May 23rd, 2017

Water war wages on


By Lethbridge Herald on March 20, 2017.

Blocks of broken up surface ice rests along the banks of the Oldman River Monday as muddy conditions and high turbidity caused by rapid melting and ice jams has slowed the City's production of potable drinking water. Herald photo by Ian Martens @IMartensHerald

Melissa Villeneuve
Lethbridge Herald
mvilleneuve@lethbridgeherald.com
The City of Lethbridge is urging the community to continue limiting water usage as much as possible to avoid the need for a boil-water order.
Over the past five days, rapid snow melt and ice jams have contributed to extremely muddy conditions and high turbidity in the Oldman River.
As such, the Water Treatment Plant is finding it difficult to keep up with producing potable drinking water. On an average day, the Water Treatment Plant produces 53 million litres of potable water, but since late last week, water production has slowed considerably, at times to less than half this volume.
A voluntary water conservation notice was issued to the public last Friday and remains in effect until further notice.
“We’re asking the community, both residential and business community, to curtail any discretionary non-essential water use while we still maintain or attempt to improve production and get our storage levels back to what we consider to be a normal situation,” said Doug Hawkins, the City’s Infrastructure Services director, during an update to members of council on Monday.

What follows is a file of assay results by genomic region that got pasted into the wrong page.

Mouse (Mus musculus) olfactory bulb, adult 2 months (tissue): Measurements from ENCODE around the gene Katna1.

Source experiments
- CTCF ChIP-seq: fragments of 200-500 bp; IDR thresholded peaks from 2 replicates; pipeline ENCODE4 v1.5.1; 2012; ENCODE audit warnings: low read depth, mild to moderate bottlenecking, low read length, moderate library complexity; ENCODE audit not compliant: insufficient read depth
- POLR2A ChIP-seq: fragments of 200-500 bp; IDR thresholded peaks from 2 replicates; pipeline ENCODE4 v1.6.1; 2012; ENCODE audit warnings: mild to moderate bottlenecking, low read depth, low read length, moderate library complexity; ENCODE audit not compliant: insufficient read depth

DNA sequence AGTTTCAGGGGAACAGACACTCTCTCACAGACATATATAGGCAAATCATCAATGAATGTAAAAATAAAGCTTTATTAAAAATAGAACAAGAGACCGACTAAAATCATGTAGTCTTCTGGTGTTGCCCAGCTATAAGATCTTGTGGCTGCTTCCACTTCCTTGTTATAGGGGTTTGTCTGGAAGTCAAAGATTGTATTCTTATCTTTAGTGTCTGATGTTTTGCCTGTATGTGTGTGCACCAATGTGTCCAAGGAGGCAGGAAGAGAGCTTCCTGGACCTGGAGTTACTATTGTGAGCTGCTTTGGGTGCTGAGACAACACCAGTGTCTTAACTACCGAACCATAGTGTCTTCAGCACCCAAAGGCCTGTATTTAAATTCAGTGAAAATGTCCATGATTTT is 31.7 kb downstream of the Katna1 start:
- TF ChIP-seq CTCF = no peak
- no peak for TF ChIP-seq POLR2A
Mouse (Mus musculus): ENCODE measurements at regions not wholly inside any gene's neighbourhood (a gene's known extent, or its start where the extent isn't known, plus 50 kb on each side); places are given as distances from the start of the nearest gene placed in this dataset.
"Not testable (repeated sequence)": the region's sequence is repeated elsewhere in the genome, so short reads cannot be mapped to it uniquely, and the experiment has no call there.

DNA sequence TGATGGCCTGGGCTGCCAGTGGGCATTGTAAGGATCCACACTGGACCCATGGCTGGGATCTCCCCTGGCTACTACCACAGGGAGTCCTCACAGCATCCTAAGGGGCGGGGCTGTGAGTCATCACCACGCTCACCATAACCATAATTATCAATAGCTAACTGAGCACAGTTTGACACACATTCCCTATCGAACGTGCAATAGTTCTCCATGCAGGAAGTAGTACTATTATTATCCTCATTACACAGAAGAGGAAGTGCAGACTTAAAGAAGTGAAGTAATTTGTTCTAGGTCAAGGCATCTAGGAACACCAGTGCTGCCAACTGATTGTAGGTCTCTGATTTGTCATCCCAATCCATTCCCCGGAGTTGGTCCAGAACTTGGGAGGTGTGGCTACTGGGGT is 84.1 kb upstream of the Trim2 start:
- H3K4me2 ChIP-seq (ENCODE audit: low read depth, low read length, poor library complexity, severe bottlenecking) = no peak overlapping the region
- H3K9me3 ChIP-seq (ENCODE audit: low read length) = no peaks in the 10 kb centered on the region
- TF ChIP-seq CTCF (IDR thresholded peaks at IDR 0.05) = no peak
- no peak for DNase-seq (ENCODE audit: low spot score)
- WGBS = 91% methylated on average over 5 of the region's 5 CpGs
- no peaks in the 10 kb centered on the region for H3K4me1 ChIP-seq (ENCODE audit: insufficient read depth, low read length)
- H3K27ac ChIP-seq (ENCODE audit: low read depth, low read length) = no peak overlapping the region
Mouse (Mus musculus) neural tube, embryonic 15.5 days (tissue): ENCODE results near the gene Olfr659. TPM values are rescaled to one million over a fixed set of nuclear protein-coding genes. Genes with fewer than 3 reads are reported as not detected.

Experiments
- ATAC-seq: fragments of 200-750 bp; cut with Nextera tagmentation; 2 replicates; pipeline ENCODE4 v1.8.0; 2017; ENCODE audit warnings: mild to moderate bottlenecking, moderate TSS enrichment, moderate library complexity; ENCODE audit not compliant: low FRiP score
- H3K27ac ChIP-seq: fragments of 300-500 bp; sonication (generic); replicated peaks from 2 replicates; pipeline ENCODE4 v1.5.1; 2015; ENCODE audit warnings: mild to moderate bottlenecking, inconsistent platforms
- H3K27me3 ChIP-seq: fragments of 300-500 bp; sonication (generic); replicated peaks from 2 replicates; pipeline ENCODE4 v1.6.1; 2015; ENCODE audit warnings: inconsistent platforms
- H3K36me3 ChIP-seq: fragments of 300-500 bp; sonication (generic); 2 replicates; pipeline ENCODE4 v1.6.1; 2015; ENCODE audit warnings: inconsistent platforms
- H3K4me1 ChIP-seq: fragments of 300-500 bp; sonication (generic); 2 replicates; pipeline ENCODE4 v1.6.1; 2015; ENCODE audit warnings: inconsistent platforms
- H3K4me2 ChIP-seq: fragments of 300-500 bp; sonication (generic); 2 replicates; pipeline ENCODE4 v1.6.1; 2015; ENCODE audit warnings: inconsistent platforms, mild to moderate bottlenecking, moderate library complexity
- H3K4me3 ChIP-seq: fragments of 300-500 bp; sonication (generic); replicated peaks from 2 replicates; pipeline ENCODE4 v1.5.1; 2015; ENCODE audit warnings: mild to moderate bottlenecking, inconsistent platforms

“This does compare to what happened almost exactly three years ago in terms of the challenges we would have had in dealing with the changing conditions of the water supply,” he said. “The good news is because we made some operational changes in terms of storage levels, we do a better job in terms of communicating to the community, we have successfully managed to work our way through this so far without ending up in a boil-water situation.”
The community efforts to conserve water are making a difference, the City says.
Hawkins estimated, if conservation efforts continue at the same level, it could be another two days before the Water Treatment Plant returns to full storage capacity.
Water Treatment Plant staff have been working around the clock since last Thursday to restore water reserves to normal levels required for fire suppression and supply to the local community as well as regional water customers.
The City of Lethbridge also supplies water to surrounding communities including Coaldale, Coalhurst, Diamond City, Iron Springs, Monarch, Picture Butte and Turin.
The public is thanked for delaying activities such as washing cars, pressure washing driveways, using washing machines and dishwashers, and to those who are taking short showers to conserve water.
The City of Lethbridge has also suspended the washing of City vehicles including police, fire, Transit and Public Operations vehicles, unless it is necessary for safety reasons. The City assures the water is safe to drink, although residents may notice a different taste and smell.
Updates will be provided when they become available. Additional information on water treatment and conservation is available at http://www.lethbridge.ca/water.

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